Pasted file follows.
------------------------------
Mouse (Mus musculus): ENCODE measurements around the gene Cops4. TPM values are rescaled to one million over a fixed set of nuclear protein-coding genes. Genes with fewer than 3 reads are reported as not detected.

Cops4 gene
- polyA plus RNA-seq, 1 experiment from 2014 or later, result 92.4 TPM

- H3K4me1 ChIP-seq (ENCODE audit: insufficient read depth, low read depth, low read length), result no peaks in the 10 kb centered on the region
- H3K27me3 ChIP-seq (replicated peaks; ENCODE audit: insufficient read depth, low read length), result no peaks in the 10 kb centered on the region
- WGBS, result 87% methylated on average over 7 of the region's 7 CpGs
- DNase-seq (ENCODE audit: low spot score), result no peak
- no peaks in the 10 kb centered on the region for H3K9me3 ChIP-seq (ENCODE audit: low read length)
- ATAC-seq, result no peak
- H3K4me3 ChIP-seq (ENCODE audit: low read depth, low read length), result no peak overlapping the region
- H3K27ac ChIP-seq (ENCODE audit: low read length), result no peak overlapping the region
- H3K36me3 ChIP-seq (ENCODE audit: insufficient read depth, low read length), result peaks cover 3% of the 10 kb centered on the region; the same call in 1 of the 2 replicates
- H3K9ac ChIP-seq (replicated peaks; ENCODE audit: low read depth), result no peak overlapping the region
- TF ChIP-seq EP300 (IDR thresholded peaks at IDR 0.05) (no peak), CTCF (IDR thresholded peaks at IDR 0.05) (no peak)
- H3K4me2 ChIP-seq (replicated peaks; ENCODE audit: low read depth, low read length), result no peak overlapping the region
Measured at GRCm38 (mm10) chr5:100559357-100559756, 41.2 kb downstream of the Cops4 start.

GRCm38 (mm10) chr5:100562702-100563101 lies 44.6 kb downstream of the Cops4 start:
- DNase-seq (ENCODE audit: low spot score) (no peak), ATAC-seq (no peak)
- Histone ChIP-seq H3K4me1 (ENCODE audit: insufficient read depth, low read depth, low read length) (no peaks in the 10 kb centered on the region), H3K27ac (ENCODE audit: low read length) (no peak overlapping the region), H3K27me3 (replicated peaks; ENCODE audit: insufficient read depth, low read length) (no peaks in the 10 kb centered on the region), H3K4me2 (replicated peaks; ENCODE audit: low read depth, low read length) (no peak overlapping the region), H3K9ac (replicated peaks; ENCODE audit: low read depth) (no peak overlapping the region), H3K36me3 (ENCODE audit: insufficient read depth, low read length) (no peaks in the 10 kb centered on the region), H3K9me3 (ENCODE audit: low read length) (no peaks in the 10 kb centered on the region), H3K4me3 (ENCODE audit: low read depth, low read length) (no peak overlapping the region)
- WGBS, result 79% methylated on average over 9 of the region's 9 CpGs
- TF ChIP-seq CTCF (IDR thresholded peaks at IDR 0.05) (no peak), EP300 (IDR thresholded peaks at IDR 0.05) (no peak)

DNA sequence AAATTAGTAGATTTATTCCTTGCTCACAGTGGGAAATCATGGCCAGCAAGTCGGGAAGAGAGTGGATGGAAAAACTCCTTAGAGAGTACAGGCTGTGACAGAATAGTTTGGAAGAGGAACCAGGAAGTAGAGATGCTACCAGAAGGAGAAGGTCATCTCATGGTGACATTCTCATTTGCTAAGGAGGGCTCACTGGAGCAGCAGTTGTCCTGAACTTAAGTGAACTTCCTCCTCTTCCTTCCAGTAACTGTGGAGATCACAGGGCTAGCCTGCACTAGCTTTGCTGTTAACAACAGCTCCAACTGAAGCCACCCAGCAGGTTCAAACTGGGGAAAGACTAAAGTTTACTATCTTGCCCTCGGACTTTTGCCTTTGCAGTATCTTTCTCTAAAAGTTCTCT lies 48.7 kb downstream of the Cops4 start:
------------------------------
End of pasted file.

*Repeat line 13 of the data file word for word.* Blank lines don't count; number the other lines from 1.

- H3K9ac ChIP-seq (replicated peaks; ENCODE audit: low read depth), result no peak overlapping the region